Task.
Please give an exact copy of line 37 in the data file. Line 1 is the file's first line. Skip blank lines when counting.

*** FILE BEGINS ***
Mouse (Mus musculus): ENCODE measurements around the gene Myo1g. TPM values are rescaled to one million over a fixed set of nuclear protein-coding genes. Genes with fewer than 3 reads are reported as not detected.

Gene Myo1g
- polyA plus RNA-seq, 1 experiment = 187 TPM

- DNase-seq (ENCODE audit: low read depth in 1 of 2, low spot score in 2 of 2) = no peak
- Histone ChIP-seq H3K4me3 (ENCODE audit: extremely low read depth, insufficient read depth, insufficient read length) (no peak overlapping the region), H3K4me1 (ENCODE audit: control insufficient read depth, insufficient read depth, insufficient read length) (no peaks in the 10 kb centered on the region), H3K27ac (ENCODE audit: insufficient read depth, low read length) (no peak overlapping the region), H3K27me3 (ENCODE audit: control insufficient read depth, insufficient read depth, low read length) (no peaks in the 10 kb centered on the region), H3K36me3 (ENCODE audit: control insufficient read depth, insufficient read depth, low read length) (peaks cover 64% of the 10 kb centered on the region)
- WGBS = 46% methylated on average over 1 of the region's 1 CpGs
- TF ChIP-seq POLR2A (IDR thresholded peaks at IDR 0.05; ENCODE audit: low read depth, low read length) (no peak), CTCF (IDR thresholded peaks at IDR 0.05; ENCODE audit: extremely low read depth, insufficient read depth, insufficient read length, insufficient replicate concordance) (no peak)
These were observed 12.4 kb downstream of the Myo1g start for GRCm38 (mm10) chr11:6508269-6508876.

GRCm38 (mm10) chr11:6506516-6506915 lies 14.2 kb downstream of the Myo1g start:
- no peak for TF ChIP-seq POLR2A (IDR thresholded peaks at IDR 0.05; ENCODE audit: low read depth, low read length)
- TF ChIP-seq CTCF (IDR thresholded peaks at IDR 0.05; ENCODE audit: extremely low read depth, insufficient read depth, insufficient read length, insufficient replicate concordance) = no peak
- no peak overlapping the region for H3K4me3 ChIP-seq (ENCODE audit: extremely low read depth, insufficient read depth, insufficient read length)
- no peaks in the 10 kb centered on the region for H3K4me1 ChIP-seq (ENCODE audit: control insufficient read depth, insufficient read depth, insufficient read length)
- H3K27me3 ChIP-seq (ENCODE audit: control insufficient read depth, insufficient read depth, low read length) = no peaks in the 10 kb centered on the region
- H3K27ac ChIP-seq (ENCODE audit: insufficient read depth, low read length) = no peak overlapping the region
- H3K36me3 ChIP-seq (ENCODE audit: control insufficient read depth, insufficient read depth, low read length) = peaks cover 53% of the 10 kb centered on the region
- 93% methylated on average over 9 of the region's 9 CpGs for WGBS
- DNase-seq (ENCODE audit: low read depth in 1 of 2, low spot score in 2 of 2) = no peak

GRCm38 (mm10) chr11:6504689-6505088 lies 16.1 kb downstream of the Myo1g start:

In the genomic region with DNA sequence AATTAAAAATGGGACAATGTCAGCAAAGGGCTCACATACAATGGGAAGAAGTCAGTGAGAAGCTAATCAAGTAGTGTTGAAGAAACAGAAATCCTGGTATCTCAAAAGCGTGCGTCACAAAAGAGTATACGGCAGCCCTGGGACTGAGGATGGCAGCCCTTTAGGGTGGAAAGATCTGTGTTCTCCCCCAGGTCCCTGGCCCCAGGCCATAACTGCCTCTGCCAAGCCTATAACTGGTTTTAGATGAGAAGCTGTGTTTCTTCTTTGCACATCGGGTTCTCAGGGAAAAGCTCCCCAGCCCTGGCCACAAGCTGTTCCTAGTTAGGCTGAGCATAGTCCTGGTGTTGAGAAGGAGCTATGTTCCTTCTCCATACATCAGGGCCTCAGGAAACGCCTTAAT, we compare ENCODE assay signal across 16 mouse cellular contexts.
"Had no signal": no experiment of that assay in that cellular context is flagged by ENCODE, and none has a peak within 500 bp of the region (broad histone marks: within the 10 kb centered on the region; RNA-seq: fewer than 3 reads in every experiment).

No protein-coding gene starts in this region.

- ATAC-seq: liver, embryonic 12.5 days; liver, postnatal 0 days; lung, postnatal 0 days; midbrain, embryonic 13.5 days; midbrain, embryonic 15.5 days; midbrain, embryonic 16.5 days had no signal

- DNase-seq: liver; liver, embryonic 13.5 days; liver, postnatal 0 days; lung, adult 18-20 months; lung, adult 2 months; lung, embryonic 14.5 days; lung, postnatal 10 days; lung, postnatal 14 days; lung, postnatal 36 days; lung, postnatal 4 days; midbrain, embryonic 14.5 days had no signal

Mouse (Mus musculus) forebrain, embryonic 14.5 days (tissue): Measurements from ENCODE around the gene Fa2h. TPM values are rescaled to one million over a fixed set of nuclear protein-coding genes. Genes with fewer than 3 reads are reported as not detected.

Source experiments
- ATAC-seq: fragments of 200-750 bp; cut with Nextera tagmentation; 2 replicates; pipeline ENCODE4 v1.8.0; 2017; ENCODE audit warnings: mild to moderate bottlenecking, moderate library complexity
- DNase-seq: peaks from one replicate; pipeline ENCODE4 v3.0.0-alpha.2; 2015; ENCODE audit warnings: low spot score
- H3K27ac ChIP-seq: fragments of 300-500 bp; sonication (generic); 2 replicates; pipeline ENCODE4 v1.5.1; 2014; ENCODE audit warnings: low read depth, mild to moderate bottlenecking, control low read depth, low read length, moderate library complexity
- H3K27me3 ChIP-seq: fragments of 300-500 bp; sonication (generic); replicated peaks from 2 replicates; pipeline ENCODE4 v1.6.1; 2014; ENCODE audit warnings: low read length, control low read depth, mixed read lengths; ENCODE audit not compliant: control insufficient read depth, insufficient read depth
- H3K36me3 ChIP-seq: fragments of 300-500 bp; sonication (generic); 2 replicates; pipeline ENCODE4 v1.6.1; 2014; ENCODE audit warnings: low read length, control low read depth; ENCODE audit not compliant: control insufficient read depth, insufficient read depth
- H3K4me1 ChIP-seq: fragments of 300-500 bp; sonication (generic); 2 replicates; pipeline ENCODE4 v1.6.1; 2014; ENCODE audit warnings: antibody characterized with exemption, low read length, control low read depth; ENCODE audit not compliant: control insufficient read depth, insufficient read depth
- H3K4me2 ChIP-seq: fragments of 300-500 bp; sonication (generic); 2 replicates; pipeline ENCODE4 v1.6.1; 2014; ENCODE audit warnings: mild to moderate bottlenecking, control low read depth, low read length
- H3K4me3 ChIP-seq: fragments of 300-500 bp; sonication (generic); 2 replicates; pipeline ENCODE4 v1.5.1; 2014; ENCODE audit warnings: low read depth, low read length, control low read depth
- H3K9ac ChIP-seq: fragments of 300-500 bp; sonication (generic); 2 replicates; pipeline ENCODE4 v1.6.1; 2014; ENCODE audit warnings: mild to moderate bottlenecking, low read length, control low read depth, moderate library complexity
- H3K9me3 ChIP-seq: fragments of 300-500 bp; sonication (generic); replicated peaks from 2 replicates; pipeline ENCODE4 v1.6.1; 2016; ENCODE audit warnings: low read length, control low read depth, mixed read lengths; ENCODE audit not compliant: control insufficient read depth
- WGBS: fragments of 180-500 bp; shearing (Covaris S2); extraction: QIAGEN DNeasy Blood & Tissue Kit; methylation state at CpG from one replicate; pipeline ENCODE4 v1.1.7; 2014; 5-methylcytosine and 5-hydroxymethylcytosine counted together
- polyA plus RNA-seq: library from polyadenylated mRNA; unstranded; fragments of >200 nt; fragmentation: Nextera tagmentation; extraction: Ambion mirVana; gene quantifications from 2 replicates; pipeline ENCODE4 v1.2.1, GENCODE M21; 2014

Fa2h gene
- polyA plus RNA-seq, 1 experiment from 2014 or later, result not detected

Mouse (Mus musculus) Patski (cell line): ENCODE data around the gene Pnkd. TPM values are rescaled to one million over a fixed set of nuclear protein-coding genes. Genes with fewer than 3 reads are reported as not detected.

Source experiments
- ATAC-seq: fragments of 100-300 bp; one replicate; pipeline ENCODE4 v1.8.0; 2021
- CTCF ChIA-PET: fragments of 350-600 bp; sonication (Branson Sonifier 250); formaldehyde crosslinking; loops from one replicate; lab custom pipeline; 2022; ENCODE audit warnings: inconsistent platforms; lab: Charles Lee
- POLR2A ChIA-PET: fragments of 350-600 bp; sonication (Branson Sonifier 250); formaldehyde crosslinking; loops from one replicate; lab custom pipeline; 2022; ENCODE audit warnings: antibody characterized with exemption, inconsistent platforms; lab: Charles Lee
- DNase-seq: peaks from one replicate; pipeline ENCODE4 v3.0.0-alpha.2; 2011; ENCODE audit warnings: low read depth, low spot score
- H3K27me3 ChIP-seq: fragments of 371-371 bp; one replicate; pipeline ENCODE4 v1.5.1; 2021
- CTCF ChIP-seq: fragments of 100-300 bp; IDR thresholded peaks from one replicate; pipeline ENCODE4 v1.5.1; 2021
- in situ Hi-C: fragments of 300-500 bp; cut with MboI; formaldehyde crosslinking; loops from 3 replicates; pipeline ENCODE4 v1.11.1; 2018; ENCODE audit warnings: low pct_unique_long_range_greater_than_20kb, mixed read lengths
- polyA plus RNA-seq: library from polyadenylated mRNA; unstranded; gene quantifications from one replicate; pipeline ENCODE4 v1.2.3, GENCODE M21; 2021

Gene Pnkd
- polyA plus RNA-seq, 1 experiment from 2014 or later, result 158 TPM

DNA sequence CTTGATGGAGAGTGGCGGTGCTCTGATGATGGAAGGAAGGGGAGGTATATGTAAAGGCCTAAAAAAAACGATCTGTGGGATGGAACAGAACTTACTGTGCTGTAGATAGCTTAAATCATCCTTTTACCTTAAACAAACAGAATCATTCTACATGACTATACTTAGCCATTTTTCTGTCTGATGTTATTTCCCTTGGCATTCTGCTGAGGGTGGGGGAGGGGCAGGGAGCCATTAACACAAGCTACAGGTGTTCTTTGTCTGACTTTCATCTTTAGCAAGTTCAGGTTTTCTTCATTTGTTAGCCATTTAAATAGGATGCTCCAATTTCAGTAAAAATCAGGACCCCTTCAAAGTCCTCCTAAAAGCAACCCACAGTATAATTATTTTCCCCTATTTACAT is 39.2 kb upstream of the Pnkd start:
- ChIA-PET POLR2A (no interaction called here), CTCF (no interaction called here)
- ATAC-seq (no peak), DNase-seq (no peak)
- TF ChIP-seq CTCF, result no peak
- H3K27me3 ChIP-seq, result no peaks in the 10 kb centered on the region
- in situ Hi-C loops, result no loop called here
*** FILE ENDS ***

- WGBS: fragments of 180-500 bp; shearing (Covaris S2); extraction: QIAGEN DNeasy Blood & Tissue Kit; methylation state at CpG from one replicate; pipeline ENCODE4 v1.1.7; 2014; 5-methylcytosine and 5-hydroxymethylcytosine counted together